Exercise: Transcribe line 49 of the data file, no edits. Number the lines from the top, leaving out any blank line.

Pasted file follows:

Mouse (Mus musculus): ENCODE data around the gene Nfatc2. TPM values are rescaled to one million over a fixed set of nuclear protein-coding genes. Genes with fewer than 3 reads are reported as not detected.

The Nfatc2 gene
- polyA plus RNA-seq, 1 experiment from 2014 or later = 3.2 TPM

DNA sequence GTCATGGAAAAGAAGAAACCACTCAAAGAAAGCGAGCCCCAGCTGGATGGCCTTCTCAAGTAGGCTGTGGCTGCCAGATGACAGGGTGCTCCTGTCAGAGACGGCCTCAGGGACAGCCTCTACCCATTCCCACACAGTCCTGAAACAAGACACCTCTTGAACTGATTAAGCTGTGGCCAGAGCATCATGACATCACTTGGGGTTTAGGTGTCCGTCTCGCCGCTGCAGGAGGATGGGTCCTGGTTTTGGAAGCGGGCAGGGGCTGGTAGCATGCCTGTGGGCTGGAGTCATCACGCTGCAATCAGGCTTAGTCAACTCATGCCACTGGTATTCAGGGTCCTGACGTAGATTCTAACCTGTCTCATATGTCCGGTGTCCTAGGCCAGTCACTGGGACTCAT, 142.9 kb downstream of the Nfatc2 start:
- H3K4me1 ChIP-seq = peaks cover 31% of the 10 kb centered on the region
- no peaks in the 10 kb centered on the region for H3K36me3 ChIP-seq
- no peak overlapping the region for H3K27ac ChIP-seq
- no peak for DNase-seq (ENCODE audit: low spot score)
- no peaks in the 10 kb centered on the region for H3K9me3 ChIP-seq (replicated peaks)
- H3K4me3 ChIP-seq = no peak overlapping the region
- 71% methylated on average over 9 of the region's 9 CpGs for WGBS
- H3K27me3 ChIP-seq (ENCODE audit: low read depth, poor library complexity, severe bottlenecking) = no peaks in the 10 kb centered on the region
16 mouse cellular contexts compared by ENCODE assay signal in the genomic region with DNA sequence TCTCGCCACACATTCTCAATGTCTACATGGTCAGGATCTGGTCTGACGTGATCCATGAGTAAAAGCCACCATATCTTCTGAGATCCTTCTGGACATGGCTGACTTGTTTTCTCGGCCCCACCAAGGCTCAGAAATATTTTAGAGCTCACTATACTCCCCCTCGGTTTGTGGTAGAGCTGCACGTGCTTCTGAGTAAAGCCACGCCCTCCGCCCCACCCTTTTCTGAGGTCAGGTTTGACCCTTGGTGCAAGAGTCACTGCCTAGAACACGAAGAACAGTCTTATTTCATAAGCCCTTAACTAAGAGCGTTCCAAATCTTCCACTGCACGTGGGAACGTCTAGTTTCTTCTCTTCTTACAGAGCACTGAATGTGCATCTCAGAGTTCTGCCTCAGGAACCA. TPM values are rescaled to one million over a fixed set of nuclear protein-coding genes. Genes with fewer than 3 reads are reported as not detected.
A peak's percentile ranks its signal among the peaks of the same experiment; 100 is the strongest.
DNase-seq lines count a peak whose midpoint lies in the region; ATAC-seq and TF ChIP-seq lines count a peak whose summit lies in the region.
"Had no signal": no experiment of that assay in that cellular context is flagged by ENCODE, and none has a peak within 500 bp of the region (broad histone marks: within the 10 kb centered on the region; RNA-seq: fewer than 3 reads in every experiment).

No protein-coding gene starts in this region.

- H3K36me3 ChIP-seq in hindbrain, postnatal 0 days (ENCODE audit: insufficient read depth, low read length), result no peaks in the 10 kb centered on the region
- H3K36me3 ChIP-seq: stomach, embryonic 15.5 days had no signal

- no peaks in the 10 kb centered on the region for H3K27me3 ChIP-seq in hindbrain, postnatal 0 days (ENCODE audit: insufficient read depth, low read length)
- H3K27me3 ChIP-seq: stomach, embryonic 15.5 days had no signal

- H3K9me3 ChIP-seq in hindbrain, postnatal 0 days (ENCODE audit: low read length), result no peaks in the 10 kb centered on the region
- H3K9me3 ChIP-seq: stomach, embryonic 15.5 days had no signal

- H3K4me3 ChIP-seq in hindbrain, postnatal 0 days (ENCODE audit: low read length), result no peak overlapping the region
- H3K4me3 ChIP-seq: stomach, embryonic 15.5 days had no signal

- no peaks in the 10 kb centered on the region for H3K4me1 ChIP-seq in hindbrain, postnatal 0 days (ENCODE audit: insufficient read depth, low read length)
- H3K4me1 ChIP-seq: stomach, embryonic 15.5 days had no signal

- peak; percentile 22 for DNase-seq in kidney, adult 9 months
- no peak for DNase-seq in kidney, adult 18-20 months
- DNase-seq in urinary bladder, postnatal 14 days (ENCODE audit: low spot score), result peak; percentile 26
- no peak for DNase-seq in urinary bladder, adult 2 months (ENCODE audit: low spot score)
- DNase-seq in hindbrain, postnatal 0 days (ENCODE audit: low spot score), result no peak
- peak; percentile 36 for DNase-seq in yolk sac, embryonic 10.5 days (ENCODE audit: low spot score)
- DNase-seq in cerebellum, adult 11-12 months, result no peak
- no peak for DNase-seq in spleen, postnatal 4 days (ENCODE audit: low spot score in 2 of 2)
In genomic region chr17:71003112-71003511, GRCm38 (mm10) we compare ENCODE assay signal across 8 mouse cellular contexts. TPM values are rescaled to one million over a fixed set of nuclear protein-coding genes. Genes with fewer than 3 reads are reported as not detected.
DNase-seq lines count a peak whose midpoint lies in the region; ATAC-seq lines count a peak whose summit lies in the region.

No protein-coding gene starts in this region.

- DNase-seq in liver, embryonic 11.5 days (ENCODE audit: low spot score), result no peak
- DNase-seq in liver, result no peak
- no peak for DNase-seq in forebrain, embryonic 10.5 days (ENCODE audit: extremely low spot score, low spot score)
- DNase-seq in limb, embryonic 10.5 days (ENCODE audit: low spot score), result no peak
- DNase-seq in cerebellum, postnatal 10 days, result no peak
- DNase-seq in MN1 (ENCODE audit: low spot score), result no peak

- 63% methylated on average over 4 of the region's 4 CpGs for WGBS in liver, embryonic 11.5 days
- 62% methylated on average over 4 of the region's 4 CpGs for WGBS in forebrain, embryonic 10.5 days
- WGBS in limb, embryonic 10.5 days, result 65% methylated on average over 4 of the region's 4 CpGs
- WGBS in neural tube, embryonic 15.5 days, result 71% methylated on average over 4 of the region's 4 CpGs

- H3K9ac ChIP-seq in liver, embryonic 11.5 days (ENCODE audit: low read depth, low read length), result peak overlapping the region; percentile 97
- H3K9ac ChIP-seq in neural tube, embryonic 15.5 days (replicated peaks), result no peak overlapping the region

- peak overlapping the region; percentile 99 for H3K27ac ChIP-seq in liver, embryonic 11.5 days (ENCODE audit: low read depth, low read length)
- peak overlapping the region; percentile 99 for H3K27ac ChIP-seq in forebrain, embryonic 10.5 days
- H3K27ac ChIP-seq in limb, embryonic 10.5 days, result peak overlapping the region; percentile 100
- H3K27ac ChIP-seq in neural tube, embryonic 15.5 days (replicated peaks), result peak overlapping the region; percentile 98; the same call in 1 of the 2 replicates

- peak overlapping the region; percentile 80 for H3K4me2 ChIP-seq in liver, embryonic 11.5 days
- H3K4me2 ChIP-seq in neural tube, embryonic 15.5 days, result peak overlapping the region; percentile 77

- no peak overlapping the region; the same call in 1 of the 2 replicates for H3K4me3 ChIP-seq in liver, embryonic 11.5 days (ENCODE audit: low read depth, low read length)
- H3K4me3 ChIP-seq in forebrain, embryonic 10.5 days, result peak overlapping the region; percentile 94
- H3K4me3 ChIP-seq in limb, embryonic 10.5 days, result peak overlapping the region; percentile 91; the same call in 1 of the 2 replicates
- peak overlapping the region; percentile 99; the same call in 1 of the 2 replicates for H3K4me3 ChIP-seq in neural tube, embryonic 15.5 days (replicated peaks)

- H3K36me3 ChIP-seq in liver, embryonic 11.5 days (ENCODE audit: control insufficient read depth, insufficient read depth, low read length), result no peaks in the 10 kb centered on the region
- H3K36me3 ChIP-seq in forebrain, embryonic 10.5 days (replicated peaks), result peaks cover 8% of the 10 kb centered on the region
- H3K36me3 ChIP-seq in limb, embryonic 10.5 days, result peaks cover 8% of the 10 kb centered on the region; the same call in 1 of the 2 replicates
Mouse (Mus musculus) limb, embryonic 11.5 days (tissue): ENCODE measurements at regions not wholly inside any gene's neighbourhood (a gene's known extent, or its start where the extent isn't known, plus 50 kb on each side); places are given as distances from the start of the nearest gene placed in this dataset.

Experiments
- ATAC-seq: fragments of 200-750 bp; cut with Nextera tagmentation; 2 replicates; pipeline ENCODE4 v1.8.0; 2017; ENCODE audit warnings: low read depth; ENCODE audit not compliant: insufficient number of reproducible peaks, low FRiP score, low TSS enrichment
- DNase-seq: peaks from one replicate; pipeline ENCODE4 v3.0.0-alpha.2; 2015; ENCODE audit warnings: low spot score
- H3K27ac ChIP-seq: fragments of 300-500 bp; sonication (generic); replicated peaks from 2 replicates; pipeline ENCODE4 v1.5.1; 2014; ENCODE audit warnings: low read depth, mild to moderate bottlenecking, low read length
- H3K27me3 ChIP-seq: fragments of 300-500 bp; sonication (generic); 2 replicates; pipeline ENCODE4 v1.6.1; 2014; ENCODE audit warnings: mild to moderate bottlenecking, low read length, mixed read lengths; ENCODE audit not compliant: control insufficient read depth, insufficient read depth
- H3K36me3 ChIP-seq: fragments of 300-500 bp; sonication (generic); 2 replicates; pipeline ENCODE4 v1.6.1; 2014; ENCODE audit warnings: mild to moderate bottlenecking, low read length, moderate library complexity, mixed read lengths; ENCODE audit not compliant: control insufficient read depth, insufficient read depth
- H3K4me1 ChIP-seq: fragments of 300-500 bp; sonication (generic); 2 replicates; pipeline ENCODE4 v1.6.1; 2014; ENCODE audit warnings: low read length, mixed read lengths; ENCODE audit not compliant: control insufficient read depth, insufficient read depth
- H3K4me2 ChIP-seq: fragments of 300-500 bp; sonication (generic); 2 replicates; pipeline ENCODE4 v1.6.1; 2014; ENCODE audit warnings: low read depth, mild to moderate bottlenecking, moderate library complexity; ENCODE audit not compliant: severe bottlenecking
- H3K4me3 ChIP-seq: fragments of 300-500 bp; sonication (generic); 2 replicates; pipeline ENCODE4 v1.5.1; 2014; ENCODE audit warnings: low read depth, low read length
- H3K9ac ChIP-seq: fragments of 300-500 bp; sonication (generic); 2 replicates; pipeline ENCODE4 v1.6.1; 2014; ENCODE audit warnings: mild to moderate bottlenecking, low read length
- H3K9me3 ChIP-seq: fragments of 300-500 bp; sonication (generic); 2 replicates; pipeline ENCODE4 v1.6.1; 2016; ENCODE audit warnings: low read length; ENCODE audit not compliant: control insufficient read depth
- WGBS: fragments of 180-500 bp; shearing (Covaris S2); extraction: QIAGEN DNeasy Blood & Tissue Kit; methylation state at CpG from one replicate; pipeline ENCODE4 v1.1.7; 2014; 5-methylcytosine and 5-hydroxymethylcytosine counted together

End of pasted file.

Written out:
- H3K9ac ChIP-seq in liver, embryonic 11.5 days (ENCODE audit: low read depth, low read length), result peak overlapping the region; percentile 97